"A dusty village on the outskirts of Ningde, a third-tier city in China's southeast, seems an unlikely place for the headquarters of a potential global leader in future automotive technology."
Economy & Business
"Desperate towns have turned to private equity firms to manage their waterworks. The deals bring much-needed upgrades, but can carry hefty price tags."
Drought, flooding, water pollution, road conditions, shipping, climate change, even recreational activities like skiing, skating and ice-fishing — these are all potential stories around the white stuff, some with big environmental consequences. This week's TipSheet offers resources for local coverage of ice and snow.
"It seems increasingly likely that the Trump administration would either alter, or attempt to stop using entirely, an Obama-era metric known as the 'social cost of carbon' in its federal rule-making processes. And that could have have major effects on the way environmental policies are written (or unwritten) in the coming years."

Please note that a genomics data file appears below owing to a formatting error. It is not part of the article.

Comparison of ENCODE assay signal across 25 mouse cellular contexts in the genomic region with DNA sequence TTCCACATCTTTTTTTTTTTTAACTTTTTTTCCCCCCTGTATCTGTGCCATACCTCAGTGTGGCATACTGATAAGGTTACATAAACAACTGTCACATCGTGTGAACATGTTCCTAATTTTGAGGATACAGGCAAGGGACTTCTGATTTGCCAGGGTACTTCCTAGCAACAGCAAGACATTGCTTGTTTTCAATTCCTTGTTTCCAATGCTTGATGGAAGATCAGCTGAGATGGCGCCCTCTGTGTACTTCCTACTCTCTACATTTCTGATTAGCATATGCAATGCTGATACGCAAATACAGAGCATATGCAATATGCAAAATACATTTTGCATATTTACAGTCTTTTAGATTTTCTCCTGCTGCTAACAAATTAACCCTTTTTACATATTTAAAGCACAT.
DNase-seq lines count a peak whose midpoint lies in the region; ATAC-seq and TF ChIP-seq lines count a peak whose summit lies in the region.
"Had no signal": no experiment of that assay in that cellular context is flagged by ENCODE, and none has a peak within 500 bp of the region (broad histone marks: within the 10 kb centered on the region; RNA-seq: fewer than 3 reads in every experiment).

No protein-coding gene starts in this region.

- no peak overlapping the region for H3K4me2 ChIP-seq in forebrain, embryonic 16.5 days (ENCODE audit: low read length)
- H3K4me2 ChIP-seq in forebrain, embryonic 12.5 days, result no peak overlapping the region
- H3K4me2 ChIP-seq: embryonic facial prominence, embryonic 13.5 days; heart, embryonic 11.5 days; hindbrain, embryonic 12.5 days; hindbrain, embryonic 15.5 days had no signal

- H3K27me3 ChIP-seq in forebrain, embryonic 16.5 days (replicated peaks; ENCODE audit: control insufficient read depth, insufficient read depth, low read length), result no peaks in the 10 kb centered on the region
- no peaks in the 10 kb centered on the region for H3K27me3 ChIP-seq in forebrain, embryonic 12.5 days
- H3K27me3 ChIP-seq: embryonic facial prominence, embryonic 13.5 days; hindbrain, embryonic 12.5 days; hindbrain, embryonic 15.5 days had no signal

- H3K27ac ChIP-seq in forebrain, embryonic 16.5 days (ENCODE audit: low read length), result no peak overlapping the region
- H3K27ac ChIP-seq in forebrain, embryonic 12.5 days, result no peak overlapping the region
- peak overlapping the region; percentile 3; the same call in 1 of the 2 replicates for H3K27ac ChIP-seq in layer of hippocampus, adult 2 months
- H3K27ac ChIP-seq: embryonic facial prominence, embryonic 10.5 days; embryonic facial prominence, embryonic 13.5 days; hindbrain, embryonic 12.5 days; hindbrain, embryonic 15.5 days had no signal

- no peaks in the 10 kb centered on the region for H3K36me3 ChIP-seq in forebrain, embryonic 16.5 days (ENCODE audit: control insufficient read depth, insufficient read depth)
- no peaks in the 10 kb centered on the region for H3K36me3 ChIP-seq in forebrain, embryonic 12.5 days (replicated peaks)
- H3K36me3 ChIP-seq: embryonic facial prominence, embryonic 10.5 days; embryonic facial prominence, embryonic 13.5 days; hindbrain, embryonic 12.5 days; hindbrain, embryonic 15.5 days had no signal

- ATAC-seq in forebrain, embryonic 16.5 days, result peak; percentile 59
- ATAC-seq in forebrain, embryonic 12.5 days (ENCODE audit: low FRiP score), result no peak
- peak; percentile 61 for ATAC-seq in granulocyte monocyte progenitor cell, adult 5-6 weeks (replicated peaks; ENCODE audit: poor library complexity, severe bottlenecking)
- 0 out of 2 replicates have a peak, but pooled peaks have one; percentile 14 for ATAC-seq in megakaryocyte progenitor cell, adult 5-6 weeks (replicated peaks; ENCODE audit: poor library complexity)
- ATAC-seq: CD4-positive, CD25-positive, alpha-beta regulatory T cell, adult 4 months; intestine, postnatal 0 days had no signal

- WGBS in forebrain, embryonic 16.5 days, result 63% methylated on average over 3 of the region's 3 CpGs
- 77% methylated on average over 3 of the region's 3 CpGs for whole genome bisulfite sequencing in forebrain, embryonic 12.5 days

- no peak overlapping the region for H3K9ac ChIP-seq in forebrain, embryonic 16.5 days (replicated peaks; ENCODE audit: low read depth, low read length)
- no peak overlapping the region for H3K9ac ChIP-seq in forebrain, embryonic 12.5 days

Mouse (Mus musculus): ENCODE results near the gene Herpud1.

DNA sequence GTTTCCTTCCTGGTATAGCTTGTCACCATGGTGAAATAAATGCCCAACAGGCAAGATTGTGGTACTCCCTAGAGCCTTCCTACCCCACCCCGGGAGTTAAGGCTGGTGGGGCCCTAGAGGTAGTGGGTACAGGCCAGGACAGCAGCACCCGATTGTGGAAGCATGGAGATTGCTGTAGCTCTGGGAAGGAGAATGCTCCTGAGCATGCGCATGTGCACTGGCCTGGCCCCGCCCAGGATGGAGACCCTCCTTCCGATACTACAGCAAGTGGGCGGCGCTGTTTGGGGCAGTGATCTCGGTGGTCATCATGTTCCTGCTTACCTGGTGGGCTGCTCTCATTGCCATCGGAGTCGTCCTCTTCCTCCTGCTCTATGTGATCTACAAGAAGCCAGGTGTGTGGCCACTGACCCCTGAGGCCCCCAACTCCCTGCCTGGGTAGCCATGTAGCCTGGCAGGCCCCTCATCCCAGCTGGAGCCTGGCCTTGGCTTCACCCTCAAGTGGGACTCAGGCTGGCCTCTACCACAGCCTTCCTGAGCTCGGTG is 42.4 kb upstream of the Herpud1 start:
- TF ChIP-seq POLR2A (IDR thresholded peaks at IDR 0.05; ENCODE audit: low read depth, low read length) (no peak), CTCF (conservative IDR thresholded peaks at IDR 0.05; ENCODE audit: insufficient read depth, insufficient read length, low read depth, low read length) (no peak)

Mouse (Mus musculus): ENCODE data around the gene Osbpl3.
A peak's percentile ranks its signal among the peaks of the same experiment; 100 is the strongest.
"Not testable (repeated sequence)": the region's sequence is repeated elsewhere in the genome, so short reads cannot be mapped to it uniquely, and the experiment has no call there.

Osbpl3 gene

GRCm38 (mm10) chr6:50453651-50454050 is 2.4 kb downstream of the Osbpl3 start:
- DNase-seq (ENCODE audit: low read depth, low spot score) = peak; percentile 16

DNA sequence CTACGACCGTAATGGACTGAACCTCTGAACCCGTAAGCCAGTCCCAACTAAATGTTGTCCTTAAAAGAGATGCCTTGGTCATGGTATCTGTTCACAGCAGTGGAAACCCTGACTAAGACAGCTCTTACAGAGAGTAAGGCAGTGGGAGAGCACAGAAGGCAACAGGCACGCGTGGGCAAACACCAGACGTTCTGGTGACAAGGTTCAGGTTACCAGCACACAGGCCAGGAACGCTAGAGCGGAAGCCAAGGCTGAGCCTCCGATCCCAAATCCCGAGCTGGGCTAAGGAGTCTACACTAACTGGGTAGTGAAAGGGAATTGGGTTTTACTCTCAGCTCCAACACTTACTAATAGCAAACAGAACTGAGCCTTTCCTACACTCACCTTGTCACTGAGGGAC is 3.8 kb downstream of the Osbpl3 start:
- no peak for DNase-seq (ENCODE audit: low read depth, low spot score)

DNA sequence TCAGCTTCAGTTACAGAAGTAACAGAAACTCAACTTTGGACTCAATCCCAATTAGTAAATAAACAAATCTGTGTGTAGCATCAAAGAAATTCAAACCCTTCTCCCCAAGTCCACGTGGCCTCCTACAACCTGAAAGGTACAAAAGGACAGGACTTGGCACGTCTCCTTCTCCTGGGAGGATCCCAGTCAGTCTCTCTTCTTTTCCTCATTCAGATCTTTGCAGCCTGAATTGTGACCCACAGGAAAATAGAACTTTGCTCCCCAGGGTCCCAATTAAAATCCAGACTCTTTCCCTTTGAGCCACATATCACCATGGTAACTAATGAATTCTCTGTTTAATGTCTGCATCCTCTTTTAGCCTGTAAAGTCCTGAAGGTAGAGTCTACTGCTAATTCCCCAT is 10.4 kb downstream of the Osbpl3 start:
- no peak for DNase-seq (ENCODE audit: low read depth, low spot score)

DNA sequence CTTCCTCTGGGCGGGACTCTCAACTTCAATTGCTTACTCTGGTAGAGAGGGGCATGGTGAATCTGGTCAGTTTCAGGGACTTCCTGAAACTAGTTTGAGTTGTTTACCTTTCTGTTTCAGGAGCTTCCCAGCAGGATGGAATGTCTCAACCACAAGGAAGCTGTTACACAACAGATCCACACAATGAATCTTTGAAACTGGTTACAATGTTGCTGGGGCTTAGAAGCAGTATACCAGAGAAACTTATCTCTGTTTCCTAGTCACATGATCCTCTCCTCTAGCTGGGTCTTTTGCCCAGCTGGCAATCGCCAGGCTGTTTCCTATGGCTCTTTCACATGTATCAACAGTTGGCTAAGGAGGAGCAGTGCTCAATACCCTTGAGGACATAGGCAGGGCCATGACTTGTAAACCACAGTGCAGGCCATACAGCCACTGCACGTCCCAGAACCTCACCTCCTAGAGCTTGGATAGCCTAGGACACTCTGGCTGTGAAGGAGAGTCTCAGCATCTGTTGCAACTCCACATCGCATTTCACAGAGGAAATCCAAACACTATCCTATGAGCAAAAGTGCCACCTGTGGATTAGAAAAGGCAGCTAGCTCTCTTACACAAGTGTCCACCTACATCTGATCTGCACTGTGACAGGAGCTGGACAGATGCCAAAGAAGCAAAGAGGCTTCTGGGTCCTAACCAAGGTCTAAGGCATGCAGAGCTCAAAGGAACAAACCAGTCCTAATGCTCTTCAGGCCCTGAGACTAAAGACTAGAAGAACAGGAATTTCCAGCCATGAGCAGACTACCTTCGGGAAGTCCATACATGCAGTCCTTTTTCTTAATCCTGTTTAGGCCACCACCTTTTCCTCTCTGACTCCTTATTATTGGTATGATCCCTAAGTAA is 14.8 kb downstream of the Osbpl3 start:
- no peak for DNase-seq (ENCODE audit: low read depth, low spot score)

"A prominent medical journal on Monday published a scathing attack on global health advice to eat less sugar. Warnings to cut sugar, the study argued, are based on weak evidence and cannot be trusted. But the review, published in The Annals of Internal Medicine, quickly elicited sharp criticism from public health experts because the authors have ties to the food and sugar industries."
A look at major challenges encountered by teachers of environmental journalism found many: Fluctuating support from administrations and students, advocacy concerns, balancing technology and storytelling, and addressing dim career prospects. Insights — and solutions — from the new EJ Academy column.
"The Canadian government has agreed a deal with eight of the country’s 10 provinces to introduce its first national carbon price, Justin Trudeau has told reporters."
The next farm bill will be the first in a long time put together entirely by a Republican government. How will big agribusiness and ordinary food consumers fare?
"Solar power is becoming the cheapest way to generate electricity, according to leading analysts."
"A coalition of the world’s most powerful bankers, regulators and even executives at some heavy polluters have a message for oil and gas companies: Be more forthcoming about the risks posed by climate change."